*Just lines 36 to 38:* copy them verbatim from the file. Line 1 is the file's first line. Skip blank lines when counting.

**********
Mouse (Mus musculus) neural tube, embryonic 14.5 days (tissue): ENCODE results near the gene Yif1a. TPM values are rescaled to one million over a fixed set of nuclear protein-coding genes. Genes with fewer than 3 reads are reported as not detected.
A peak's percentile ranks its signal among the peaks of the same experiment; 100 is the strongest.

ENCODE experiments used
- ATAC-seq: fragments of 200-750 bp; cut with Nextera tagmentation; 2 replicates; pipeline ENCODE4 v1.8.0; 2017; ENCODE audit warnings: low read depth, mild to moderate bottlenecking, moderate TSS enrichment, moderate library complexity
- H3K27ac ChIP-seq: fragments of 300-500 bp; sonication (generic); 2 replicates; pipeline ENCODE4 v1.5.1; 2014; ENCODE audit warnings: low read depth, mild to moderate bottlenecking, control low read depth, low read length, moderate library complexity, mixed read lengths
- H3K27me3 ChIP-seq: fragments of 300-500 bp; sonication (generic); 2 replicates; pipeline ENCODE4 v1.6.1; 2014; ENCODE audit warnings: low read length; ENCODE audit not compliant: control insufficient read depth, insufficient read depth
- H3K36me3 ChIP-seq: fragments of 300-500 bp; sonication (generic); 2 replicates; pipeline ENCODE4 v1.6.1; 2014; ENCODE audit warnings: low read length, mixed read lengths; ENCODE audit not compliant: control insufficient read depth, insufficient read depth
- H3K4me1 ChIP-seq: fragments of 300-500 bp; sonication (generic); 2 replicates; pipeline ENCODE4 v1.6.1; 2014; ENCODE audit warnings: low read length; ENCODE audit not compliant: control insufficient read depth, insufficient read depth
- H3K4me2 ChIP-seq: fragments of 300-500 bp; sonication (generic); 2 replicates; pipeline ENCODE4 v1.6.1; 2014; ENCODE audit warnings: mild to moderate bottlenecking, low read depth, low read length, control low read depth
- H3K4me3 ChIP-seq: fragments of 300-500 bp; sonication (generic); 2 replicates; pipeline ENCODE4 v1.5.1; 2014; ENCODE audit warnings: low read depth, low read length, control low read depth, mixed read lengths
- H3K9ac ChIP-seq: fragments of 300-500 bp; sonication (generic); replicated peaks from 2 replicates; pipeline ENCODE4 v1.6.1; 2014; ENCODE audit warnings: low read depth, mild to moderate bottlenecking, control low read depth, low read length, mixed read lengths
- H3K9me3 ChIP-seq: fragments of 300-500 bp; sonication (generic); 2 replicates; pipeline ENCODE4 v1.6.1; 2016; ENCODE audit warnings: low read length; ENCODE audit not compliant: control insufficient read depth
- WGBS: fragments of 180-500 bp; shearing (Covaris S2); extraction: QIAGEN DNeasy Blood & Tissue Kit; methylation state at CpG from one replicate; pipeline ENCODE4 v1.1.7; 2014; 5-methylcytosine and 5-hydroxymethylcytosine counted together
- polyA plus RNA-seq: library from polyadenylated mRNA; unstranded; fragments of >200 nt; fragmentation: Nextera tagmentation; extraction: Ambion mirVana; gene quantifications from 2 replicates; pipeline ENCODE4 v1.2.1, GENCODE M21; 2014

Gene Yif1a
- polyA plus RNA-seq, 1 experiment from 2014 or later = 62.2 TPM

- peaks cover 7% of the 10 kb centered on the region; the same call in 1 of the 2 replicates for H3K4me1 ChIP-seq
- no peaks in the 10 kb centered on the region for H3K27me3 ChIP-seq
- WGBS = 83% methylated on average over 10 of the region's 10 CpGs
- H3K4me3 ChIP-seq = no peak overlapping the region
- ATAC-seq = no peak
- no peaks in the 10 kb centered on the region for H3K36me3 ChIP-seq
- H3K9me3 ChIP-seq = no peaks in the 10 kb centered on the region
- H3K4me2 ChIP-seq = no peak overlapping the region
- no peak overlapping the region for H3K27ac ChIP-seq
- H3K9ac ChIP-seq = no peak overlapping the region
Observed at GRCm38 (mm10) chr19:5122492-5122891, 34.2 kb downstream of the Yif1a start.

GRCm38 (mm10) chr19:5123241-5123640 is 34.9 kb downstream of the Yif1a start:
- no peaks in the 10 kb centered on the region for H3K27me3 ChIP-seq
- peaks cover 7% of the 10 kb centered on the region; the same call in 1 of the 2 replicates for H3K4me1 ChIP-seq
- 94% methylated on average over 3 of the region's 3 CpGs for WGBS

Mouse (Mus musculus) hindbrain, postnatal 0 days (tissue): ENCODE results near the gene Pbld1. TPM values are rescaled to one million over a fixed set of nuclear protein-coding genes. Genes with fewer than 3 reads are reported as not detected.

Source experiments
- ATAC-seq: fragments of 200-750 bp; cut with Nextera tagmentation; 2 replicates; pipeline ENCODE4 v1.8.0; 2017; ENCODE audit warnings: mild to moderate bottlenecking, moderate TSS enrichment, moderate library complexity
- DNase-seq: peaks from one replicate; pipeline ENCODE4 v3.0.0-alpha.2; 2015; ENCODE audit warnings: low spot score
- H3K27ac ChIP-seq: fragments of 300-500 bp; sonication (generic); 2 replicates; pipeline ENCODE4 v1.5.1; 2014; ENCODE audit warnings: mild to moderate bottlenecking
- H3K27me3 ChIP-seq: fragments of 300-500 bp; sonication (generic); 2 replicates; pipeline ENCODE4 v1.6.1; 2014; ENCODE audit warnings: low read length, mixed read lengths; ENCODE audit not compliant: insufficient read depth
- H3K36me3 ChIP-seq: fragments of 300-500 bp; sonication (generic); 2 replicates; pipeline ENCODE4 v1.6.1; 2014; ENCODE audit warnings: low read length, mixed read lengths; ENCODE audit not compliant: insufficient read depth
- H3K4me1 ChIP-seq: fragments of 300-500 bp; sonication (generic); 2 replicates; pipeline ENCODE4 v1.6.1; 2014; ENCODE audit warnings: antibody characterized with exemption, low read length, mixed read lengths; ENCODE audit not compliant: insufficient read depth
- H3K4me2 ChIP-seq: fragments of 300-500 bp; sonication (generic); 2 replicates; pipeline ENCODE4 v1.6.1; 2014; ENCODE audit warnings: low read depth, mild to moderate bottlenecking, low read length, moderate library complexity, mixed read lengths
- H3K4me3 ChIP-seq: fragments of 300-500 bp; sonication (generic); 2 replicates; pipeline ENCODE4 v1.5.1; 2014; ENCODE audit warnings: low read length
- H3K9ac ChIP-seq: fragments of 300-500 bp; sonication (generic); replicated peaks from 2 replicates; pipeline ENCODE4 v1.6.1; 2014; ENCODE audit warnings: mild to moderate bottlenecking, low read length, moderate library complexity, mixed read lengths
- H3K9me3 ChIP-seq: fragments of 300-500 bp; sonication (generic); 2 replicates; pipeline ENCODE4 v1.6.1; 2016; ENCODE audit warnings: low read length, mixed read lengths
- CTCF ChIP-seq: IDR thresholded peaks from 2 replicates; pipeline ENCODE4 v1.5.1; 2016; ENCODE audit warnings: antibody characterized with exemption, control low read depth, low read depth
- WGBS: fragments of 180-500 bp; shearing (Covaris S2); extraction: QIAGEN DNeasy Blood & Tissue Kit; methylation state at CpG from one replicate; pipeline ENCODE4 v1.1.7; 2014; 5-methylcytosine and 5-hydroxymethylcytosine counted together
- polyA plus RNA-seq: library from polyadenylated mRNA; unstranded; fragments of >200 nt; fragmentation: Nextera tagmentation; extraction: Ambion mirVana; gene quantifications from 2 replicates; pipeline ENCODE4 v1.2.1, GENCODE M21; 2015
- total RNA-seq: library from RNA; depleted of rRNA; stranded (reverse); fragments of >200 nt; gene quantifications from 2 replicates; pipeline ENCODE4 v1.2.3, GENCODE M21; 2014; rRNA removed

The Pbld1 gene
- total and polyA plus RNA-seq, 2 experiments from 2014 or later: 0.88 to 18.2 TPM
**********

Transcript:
- H3K27ac ChIP-seq: fragments of 300-500 bp; sonication (generic); 2 replicates; pipeline ENCODE4 v1.5.1; 2014; ENCODE audit warnings: mild to moderate bottlenecking
- H3K27me3 ChIP-seq: fragments of 300-500 bp; sonication (generic); 2 replicates; pipeline ENCODE4 v1.6.1; 2014; ENCODE audit warnings: low read length, mixed read lengths; ENCODE audit not compliant: insufficient read depth
- H3K36me3 ChIP-seq: fragments of 300-500 bp; sonication (generic); 2 replicates; pipeline ENCODE4 v1.6.1; 2014; ENCODE audit warnings: low read length, mixed read lengths; ENCODE audit not compliant: insufficient read depth